In point of fact, today it seems the map for a vital Christian life follows a different pattern. One can be inward or outward in their expression of spirituality, but does not need to be both. We can be specialists. One can be either heavenly minded or earthly good. It looks something like this. The option perhaps most emphasized today as an evangelical, is the path of being fully devoted to action, a political or moral cause, and to getting things done. Those that show special promise are invited into leadership positions where they can lead the troop of Christian doers! I’m exaggerating a bit to prove a point. Admittedly, there are people in leadership on the action side of the equation who are also devoted to prayer and the cultivation of spiritual habits. These are people who have a compass more than a weather vane to guide their lives, in my humble opinion. Nevertheless, the point can be made that more and more we are challenged to be action oriented. Less important are the skills of interpreting spiritual traditions, or understanding and working with the inner map of the soul—or asking the vital questions of what action we should be engaged in to begin with. The action pathway focuses on getting my hands dirty.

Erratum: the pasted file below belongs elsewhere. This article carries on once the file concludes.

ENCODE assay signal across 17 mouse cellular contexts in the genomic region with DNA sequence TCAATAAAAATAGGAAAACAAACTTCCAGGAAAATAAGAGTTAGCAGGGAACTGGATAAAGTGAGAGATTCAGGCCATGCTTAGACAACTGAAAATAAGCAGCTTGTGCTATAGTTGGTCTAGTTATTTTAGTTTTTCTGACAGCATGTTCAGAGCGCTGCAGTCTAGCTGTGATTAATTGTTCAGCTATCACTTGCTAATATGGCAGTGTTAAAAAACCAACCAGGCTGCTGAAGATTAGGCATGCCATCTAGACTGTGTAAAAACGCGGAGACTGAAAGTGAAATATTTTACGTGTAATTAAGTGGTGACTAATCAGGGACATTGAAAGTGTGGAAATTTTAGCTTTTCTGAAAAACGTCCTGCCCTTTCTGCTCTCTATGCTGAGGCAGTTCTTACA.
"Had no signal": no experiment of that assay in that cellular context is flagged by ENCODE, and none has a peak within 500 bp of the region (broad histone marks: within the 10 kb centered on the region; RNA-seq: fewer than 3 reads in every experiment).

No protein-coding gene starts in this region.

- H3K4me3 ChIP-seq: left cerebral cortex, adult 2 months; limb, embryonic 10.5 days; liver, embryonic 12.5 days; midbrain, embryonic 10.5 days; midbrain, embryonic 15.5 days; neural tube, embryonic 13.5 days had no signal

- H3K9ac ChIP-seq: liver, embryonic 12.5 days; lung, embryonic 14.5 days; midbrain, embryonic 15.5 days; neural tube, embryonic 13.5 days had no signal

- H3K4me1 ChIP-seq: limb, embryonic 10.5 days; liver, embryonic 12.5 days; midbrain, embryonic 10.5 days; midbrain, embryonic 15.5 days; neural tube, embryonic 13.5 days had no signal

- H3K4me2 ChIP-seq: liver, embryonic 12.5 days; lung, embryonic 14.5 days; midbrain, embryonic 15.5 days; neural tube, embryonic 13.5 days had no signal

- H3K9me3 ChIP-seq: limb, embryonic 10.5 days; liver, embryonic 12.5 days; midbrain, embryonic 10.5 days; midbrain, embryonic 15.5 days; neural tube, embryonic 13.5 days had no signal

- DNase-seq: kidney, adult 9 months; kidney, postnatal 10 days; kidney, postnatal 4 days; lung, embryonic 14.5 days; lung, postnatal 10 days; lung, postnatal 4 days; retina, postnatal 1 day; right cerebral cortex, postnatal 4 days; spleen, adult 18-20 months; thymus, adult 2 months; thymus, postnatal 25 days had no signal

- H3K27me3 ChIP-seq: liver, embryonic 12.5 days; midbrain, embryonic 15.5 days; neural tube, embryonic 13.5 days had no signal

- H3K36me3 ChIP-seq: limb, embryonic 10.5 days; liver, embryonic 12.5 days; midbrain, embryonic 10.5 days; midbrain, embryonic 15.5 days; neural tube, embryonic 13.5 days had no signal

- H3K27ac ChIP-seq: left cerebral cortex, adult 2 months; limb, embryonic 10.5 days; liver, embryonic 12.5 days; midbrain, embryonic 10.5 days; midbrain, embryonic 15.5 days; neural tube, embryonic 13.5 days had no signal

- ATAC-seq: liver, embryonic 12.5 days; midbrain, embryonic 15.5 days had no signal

The alternative path, less emphasized in my tradition, stresses going into my inner closet where I focus on prayer, study of scripture and spiritual disciplines. There actually seems to be a healthy corrective in this direction today in some quarters of the evangelical tradition, finally learning from our Catholic friends. My only concern is that we may miss the point if we focus on specialization and alternative options in our approach to spirituality, where the inward piece becomes unique to an individuals’ path, an option for some that we can pick if we are so wired, but not a norm of faithful discipleship. Needless to say, I am not satisfied with this schizophrenic, either-or approach to the spiritual life. As I have pursued my disquiet over the years, I found that my particular tradition, the Evangelical Covenant Church, provided some great historical models and theology for integration even if my experience in the church has not always encouraged bringing these two poles together. Curiously, the topic found expression in my undergraduate studies and a fascination with the Jesuits almost 30 years ago. Today, it continues to show up in my doctoral dissertation which focuses on developing a “holy worldliness” [see “Deep Stuff” in this blog listed above]. I’m still trying to live with the tension of living an Inward-Outward Journey. Stayed tuned to these pages. Contribute some of your thoughts. Look at the pictures. Pray–and follow the Lord as you serve others and meet the needs in our world.